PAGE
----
From Supercars to Sedans: NissanConnect

The system is available now on 10 different Nissan models

Whether in the dashboard of a $120,000 supercar, or a $15,000 economy sedan, NissanConnect presides over the infotainment ecosystem in Nissan’s line of cars, trucks and sport utility vehicles.

Don Teeter is Nissan North America’s director of overseas program development and vehicle connected services. He says NissanConnect “combines navigation, security, entertainment and ways to stay in touch with a dash mounted system system designed to keep the driver connected to the vehicle.”

The first vehicle equipped with NissanConnect was the 2015 Nissan Maxima sedan. The system is available now on 10 Nissan models. Some of those models have Apple CarPlay and Android Auto connectivity with a USB tether to a smartphone, and through NissanConnect Mobile, apps such as Pandora and iHeartRadio. NissanConnect with Navigation includes satellite radio, SXM Traffic and Travel Link data (weather, movie times, sports scores and stock quotes). Some of the other telematics functions (vehicle control and monitoring, for example) are performed with an embedded modem.

NissanConnect customers will encounter various screens. Here is a sampling, shown from top: the home screen/main menu; audio source screen; FM/HD Radio screen; XM satellite radio screen; and the AM radio screen. Note that this dashboard retains the physical tuner and volume knobs.
Photos by Paul Kaminski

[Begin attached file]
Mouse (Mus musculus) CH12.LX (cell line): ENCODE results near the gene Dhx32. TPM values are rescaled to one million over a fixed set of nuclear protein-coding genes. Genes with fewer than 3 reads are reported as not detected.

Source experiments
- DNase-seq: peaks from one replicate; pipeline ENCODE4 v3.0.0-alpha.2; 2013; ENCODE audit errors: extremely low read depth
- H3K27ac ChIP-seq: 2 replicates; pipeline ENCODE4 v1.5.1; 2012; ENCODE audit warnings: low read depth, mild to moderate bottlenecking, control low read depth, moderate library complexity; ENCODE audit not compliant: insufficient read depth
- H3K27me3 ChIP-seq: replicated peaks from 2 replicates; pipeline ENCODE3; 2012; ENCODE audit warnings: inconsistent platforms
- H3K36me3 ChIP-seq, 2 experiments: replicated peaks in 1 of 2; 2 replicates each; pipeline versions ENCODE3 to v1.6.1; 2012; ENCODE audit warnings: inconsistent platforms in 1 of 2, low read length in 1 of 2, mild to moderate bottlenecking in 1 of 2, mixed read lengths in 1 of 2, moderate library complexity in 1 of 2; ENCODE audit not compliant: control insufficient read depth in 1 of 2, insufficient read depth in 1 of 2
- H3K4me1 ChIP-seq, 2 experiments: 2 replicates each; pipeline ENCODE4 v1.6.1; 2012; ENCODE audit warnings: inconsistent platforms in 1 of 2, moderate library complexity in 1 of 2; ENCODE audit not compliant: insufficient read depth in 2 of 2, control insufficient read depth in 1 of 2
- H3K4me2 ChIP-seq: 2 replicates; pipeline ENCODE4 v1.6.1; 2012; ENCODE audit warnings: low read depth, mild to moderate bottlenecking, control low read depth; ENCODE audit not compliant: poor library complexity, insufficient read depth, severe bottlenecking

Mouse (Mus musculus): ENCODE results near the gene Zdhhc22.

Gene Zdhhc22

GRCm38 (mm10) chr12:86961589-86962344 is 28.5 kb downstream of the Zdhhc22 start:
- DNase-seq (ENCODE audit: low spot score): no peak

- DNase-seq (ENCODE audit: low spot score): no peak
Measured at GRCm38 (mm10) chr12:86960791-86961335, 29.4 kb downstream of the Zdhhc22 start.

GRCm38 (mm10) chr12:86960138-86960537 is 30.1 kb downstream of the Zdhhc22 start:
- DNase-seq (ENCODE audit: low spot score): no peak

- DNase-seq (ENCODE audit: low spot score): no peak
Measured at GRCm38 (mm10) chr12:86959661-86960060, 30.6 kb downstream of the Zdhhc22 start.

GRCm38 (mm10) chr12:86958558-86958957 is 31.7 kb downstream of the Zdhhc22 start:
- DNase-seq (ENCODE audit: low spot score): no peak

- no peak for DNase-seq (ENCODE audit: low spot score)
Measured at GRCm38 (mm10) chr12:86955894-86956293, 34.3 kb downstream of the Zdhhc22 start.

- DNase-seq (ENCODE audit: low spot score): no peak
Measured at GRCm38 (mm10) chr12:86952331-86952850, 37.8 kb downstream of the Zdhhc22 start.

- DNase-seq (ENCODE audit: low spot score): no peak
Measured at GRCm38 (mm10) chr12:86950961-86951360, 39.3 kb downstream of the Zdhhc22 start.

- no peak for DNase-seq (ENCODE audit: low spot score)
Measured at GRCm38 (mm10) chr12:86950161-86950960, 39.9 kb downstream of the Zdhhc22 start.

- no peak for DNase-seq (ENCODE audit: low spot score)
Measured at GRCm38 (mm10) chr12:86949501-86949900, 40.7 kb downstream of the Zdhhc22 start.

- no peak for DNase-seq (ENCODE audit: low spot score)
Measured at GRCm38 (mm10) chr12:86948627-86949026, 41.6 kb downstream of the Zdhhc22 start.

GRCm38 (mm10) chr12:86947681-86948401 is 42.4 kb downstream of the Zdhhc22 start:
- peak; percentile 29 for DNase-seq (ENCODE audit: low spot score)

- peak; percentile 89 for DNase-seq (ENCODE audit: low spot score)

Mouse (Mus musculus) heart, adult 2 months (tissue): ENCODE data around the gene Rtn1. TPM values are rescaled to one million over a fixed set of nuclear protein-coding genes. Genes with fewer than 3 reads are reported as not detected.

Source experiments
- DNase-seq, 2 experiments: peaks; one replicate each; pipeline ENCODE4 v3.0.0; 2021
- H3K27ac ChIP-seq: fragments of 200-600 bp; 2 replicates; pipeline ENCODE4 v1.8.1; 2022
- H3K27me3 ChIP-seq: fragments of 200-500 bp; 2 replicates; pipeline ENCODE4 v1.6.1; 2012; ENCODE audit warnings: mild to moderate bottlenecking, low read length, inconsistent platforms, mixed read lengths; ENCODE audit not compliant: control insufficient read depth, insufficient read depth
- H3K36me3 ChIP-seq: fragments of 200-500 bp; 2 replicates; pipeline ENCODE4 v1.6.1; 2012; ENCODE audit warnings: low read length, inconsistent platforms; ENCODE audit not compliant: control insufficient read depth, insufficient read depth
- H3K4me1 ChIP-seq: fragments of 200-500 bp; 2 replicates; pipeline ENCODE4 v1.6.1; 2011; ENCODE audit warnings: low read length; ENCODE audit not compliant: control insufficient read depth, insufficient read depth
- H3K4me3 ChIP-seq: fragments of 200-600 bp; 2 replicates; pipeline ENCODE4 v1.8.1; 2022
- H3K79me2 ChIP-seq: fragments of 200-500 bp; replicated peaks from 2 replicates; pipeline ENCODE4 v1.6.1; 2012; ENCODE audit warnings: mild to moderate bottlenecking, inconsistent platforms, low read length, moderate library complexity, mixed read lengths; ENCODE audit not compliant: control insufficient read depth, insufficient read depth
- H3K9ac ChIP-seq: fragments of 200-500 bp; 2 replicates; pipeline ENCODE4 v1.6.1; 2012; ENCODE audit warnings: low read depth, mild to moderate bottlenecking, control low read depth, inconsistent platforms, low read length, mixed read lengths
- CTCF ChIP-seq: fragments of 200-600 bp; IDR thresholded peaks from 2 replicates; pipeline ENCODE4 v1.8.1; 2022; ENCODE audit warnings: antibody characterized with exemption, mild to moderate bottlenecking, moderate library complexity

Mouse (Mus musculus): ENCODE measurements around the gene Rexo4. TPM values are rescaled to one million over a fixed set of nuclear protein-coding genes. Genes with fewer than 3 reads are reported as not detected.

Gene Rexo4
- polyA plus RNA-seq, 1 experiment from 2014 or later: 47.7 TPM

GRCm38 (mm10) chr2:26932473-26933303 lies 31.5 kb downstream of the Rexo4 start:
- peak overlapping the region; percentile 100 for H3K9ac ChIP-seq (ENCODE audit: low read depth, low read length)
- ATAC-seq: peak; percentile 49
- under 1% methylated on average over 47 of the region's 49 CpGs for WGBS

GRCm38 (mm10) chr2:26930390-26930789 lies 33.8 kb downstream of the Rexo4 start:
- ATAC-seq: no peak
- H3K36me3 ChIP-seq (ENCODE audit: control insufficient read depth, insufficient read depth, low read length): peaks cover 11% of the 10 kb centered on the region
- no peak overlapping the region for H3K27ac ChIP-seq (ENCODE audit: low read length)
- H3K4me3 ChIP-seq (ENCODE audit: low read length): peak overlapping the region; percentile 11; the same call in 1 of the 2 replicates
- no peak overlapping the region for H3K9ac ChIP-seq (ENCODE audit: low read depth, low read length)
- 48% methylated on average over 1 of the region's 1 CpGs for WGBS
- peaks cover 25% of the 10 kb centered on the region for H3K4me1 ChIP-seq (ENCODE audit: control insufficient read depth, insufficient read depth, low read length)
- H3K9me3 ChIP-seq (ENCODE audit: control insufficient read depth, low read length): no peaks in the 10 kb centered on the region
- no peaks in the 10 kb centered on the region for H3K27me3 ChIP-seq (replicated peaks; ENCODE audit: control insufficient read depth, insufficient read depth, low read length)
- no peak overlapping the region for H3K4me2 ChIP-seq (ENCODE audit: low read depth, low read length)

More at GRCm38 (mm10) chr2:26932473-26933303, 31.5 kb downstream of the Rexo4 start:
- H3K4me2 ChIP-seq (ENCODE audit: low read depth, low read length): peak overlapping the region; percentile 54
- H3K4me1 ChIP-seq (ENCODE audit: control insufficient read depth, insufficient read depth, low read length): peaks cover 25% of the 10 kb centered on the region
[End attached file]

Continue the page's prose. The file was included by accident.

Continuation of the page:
Nissan 4G Wi-Fi for internet connection is available on the following models: Versa Note, Sentra, Altima, Maxima, Rogue, Murano, Pathfinder, Armada and the Titan pickup truck. Subscription plans for one and 5 gigabytes of data per month are available from Autonet Mobile.

The audio controls for NissanConnect use a combination of voice, touchscreen and old school knobs and buttons to navigate through the menus. To tune in to an HD channel, for example, a user would first find a channel broadcasting a HD signal, then turn the tuning knob a notch to the HD1, 2, 3, etc. signals.

Teeter says a tutorial on NissanConnect is “part of the checklist review during a new car delivery, and the tutorial includes an instructional video and short overview of the features.” Nissan has an extensive website with answers to most questions about the system (nissanusa.com/connect/faq). If your station has a sales or trade relationship with a Nissan dealer, then that website might be a good one to read, before an initial or follow up visit with the dealer.

How can a station be a resource for the Nissan dealer wishing to help its customers take full advantage of the NissanConnect system? Much of that begins in the engineering shop and transmitter site, with signal optimization and appropriate processing for both analog and HD channels. Some of that includes the quality checks from the programming department to see if the metadata for each piece of music or program element is properly entered, so it displays properly on the user screen. Obviously, the programming should be compelling enough to convince the user to navigate through the menus and twist dials to find that programming, whether on a main or HD channel.

Nissan’s advertising tag line is #InnovationThatExcites. Come to think of it, that could be a good motto for radio.

Paul Kaminski, CBT, has been a Radio World contributor since 1997, and writes the Road Warrior column which deals with connected car topics and tools for radio newspeople. Twitter: @msrpk_com; Facebook: PKaminski2468.



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